Tag Archives: Binance

Crypto Isn’t Anonymous and Exchanges Are a Big Part of It

If you asked a person on the street if cryptocurrency is anonymous many would say yes.

It certainly looks anonymous. A Bitcoin address is a long string of randomly generated letters and numbers. If you were to send a friend Bitcoin you wouldn’t see their name anywhere during the process. And your friend who received it wouldn’t see who it came from.

In actuality, crypto is pseudo-anonymous. Anybody can look up an address on the public blockchain and see a full history of the transactions that have been made. They just don’t know who the people are behind those transactions.

Cybercriminals have been tracked down through their crypto addresses time and time again by blockchain forensics firms that have aided authorities. Thus, while it isn’t straightforward to associate a crypto address with a real person it can be done reliably by specialists.

The first thing you need when you get into crypto is an account at an exchange like Coinbase or Kraken. Since they’re the entry point, they’ve been given the role of making sure their customers are real people. Unfortunately, that means online privacy has become a pipedream for crypto investors.

So, Why Do Exchanges Need to Confirm Your Identity Exactly?

Crypto exchanges have been scrambling in recent years to stay compliant with government regulations. Since then, they have become more vigilant about confirming that customers are who they claim to be.

Crypto exchanges routinely ask users to provide ID and take a selfie to verify their identity. Verification could be necessary to complete any meaningful action, such as creating an account, transferring crypto to a wallet on the exchange, or withdrawing crypto.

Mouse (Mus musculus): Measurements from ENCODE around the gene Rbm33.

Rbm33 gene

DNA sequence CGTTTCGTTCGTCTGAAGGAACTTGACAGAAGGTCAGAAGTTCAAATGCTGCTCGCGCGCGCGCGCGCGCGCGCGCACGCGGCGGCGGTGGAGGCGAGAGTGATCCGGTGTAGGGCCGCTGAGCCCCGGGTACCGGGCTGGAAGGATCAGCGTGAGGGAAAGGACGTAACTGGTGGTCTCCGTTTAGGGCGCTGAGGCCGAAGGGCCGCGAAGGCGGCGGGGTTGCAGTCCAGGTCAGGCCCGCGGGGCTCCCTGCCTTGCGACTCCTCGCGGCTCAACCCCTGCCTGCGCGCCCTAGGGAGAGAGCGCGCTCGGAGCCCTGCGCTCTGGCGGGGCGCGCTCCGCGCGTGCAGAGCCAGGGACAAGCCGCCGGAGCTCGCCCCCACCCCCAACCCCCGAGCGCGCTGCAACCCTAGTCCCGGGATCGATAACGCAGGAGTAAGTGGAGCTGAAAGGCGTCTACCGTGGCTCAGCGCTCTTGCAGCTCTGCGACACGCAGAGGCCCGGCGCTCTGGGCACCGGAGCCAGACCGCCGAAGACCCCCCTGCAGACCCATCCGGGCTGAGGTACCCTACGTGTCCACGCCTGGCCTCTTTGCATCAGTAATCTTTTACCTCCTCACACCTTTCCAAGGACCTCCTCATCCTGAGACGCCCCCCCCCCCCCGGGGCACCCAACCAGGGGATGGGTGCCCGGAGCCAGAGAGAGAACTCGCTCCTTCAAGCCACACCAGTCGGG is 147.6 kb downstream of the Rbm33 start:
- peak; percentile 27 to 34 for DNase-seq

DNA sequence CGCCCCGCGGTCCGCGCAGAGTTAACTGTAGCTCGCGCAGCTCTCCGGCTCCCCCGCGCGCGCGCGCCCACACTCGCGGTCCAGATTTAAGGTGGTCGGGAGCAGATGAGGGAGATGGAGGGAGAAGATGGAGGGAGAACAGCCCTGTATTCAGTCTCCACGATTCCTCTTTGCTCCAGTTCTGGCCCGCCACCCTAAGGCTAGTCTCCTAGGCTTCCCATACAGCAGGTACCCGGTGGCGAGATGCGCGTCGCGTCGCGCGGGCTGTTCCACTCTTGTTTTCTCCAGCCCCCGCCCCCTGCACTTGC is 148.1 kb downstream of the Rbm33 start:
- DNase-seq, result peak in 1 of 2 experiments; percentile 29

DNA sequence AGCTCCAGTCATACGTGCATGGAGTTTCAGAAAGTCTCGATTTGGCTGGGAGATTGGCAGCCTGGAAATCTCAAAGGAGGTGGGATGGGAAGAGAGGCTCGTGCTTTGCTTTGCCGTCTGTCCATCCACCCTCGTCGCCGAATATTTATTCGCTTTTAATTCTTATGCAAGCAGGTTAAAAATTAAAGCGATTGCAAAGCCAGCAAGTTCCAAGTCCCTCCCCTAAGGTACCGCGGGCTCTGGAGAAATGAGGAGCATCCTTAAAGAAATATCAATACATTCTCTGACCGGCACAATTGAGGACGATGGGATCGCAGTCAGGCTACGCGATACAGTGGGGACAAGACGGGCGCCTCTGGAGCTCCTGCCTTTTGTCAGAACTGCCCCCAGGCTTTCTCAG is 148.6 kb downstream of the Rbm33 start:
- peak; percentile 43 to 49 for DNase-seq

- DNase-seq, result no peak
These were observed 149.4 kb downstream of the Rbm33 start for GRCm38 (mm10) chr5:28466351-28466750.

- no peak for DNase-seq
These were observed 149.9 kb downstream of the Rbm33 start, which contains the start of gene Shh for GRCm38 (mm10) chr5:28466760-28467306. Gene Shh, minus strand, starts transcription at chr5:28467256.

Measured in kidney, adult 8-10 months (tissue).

The reasons for identity verification can be vague or even misleading on their websites.

When faced with the question of why it’s necessary, Binance puts it back on the customer. In their support center, users are met with a list of justifications. They could have accessed their account with multiple IP addresses, not completed face verification, or not enabled two-factor authentication.

Uphold simply tells customers that providing ID and a selfie helps them verify your identity, and keep their platform secure.

To give credit where it’s due, Coinbase wins for transparency on this. They confirm that the primary reason it’s done is for compliance:

“Coinbase uses identity verification in order to comply with Know Your Customer (KYC) laws. KYC is a way to identify and confirm that a customer is who they say they are. It’s a multi-step process that helps prevent the creation and use of fraudulent accounts.”

Have Regulators Taken Away Crypto’s Superpower of Pseudo Anonymity?

We’ve covered that crypto isn’t truly anonymous, but that doesn’t mean its pseudo-anonymity isn’t useful or desirable.

Cryptocurrency provides the ability to make peer-to-peer transactions that are the closest thing we have to digital cash.